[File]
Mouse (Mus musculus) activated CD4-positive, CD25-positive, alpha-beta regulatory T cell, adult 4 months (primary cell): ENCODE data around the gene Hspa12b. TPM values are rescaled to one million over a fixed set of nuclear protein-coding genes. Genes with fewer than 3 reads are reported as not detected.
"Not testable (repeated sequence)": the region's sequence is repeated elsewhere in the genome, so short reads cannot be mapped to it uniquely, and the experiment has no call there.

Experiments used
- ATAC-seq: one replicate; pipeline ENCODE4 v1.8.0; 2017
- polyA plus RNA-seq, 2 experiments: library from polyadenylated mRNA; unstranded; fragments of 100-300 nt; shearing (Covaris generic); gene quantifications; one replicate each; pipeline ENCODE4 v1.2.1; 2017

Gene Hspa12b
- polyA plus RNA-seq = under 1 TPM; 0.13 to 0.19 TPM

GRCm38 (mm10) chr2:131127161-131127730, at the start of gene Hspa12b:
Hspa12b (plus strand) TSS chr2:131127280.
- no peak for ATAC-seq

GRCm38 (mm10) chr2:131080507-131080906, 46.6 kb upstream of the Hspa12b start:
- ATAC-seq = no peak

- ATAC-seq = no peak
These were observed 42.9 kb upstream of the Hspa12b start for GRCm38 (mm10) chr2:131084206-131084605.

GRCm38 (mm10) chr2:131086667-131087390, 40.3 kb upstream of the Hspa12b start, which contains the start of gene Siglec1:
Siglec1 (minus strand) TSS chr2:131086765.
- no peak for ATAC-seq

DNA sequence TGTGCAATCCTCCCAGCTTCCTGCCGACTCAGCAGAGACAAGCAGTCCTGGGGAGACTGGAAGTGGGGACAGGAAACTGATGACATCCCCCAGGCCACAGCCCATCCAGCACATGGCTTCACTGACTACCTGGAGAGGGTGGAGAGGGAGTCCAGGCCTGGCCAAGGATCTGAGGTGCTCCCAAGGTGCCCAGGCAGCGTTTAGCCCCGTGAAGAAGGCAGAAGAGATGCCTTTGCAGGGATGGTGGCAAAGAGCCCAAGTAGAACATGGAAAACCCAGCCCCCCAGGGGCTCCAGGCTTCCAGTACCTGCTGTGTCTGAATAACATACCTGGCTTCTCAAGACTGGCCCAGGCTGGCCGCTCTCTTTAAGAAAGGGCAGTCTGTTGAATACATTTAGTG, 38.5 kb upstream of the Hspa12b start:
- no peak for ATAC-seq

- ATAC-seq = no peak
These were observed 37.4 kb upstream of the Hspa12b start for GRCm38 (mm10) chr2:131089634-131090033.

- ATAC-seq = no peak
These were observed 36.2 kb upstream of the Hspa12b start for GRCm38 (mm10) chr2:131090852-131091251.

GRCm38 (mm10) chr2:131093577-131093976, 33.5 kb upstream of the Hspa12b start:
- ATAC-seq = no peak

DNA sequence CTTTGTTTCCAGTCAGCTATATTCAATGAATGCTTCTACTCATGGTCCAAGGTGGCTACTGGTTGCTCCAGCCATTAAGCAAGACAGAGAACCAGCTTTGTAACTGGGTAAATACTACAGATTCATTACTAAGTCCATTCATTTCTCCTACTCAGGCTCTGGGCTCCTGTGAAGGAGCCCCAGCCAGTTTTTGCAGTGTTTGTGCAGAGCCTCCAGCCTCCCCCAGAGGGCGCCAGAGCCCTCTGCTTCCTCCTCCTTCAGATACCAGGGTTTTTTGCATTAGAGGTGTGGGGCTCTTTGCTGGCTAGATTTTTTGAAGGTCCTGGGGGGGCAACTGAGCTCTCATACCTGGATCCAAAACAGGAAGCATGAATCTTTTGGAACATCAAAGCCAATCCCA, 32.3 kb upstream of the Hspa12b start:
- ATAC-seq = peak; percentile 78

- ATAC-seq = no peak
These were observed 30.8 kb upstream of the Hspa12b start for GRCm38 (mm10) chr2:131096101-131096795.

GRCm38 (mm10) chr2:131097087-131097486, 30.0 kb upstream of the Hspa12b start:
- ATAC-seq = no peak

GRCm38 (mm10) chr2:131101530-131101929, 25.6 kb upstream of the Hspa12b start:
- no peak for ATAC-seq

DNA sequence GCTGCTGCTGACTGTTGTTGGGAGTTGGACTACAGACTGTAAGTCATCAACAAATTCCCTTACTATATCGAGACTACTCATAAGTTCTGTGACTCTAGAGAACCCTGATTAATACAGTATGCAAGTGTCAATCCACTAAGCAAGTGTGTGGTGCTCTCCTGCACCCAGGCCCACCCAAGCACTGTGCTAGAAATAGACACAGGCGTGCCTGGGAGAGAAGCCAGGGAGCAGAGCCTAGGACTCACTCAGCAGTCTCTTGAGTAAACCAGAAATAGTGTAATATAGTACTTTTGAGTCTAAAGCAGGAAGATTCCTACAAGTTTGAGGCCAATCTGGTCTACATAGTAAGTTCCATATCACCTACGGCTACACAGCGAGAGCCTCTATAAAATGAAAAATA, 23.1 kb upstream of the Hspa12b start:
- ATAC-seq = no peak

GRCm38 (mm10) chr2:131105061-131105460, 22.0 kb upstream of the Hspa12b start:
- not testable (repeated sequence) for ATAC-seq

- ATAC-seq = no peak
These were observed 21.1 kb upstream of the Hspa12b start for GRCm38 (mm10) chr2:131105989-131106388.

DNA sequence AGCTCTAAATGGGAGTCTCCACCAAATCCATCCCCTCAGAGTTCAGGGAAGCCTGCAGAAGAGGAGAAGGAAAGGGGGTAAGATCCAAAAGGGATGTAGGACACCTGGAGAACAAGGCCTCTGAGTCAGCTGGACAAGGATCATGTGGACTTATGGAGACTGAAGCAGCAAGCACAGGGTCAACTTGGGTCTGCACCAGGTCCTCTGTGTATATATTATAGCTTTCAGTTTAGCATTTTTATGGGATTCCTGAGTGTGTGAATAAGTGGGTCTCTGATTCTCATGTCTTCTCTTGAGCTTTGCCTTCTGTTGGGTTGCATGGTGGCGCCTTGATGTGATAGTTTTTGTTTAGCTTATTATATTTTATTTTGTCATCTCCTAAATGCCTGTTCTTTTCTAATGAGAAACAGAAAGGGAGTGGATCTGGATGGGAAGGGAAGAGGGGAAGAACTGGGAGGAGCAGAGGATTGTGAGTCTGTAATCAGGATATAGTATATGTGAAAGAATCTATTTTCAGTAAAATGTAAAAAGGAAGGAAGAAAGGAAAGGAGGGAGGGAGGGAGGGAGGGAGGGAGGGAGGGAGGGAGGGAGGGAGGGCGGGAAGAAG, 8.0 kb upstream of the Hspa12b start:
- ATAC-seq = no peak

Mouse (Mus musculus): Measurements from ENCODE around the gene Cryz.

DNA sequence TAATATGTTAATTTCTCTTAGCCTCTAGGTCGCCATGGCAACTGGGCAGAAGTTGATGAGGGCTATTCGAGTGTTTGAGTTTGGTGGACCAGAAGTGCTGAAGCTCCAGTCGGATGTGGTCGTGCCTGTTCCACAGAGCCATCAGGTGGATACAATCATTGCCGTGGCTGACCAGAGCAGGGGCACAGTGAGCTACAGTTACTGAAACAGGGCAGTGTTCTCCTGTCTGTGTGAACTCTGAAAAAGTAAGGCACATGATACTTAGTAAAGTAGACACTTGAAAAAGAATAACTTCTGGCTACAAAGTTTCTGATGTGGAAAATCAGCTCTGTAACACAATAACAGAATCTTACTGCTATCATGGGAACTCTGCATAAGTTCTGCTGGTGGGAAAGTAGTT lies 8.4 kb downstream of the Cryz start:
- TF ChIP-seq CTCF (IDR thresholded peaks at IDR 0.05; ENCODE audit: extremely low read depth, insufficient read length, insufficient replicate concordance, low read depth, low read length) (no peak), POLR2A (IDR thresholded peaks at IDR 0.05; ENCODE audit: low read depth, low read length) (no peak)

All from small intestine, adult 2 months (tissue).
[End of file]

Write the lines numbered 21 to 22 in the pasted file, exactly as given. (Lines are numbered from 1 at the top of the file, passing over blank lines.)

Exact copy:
These were observed 37.4 kb upstream of the Hspa12b start for GRCm38 (mm10) chr2:131089634-131090033.

- ATAC-seq = no peak